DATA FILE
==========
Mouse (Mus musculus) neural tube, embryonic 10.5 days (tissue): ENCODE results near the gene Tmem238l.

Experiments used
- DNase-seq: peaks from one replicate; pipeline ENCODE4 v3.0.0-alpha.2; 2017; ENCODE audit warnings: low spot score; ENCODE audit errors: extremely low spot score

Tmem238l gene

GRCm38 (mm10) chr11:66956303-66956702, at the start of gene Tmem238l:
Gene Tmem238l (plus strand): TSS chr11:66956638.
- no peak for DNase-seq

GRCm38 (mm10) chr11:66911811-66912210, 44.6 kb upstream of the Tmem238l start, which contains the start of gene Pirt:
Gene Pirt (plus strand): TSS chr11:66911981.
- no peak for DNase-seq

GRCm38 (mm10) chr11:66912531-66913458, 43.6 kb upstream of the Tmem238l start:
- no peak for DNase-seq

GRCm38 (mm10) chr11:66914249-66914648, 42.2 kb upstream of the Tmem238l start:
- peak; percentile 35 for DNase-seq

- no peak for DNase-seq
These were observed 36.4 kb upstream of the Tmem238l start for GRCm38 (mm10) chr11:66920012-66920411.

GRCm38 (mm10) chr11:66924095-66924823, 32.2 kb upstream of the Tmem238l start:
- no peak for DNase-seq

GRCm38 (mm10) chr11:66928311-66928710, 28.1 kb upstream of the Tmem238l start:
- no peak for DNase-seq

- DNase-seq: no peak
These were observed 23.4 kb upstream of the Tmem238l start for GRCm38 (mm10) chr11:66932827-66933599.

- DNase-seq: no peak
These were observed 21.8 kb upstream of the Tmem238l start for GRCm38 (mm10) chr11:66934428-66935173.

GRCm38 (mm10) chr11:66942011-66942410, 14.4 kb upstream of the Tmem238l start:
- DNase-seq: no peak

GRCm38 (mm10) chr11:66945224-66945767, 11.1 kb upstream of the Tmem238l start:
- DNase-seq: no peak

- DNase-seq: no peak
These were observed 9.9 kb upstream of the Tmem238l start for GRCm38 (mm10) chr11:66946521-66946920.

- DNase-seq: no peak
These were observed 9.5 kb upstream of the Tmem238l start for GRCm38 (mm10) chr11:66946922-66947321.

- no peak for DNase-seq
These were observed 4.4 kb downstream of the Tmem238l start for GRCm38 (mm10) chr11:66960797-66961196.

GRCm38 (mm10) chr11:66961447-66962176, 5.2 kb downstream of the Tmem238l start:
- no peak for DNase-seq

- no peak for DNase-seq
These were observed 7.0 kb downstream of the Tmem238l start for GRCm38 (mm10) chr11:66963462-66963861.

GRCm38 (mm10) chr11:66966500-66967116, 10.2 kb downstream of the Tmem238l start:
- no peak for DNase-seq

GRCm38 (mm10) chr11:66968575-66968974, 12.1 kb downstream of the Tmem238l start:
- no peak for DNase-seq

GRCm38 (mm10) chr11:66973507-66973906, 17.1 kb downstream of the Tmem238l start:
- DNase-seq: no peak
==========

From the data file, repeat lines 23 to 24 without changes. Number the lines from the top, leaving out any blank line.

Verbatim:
- DNase-seq: no peak
These were observed 21.8 kb upstream of the Tmem238l start for GRCm38 (mm10) chr11:66934428-66935173.